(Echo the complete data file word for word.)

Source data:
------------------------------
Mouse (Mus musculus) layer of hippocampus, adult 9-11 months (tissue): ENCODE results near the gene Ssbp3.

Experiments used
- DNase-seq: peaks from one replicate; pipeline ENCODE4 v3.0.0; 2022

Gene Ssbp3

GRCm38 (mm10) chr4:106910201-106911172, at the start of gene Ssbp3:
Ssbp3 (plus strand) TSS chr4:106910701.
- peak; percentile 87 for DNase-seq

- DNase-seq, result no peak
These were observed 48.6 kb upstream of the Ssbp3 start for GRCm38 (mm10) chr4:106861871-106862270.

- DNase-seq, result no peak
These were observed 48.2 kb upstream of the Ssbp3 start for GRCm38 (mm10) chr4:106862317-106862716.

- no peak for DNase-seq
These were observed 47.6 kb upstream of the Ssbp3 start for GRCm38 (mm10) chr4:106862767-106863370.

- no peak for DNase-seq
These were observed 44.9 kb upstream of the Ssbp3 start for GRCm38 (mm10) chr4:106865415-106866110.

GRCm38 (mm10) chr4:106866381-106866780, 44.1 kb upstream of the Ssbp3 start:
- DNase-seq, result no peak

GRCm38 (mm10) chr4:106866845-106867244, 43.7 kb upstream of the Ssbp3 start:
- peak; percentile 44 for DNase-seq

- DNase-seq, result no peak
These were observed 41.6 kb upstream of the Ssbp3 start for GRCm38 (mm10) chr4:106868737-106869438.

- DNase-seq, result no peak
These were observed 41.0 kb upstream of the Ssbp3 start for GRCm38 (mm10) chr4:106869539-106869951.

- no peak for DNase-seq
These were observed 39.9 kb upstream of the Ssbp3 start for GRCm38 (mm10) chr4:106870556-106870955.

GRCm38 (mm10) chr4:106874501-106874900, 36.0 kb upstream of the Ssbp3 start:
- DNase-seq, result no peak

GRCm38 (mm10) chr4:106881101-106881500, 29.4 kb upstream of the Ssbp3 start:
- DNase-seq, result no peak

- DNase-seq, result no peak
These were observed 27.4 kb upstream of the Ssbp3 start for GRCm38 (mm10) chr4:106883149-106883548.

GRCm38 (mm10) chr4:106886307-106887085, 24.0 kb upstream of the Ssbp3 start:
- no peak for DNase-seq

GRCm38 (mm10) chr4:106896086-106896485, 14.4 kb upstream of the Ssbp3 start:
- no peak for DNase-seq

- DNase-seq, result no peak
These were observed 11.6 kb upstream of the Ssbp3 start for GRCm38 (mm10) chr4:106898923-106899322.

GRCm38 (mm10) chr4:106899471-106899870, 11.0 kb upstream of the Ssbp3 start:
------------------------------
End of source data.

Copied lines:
Mouse (Mus musculus) layer of hippocampus, adult 9-11 months (tissue): ENCODE results near the gene Ssbp3.

Experiments used
- DNase-seq: peaks from one replicate; pipeline ENCODE4 v3.0.0; 2022

Gene Ssbp3

GRCm38 (mm10) chr4:106910201-106911172, at the start of gene Ssbp3:
Ssbp3 (plus strand) TSS chr4:106910701.
- peak; percentile 87 for DNase-seq

- DNase-seq, result no peak
These were observed 48.6 kb upstream of the Ssbp3 start for GRCm38 (mm10) chr4:106861871-106862270.

- DNase-seq, result no peak
These were observed 48.2 kb upstream of the Ssbp3 start for GRCm38 (mm10) chr4:106862317-106862716.

- no peak for DNase-seq
These were observed 47.6 kb upstream of the Ssbp3 start for GRCm38 (mm10) chr4:106862767-106863370.

- no peak for DNase-seq
These were observed 44.9 kb upstream of the Ssbp3 start for GRCm38 (mm10) chr4:106865415-106866110.

GRCm38 (mm10) chr4:106866381-106866780, 44.1 kb upstream of the Ssbp3 start:
- DNase-seq, result no peak

GRCm38 (mm10) chr4:106866845-106867244, 43.7 kb upstream of the Ssbp3 start:
- peak; percentile 44 for DNase-seq

- DNase-seq, result no peak
These were observed 41.6 kb upstream of the Ssbp3 start for GRCm38 (mm10) chr4:106868737-106869438.

- DNase-seq, result no peak
These were observed 41.0 kb upstream of the Ssbp3 start for GRCm38 (mm10) chr4:106869539-106869951.

- no peak for DNase-seq
These were observed 39.9 kb upstream of the Ssbp3 start for GRCm38 (mm10) chr4:106870556-106870955.

GRCm38 (mm10) chr4:106874501-106874900, 36.0 kb upstream of the Ssbp3 start:
- DNase-seq, result no peak

GRCm38 (mm10) chr4:106881101-106881500, 29.4 kb upstream of the Ssbp3 start:
- DNase-seq, result no peak

- DNase-seq, result no peak
These were observed 27.4 kb upstream of the Ssbp3 start for GRCm38 (mm10) chr4:106883149-106883548.

GRCm38 (mm10) chr4:106886307-106887085, 24.0 kb upstream of the Ssbp3 start:
- no peak for DNase-seq

GRCm38 (mm10) chr4:106896086-106896485, 14.4 kb upstream of the Ssbp3 start:
- no peak for DNase-seq

- DNase-seq, result no peak
These were observed 11.6 kb upstream of the Ssbp3 start for GRCm38 (mm10) chr4:106898923-106899322.

GRCm38 (mm10) chr4:106899471-106899870, 11.0 kb upstream of the Ssbp3 start: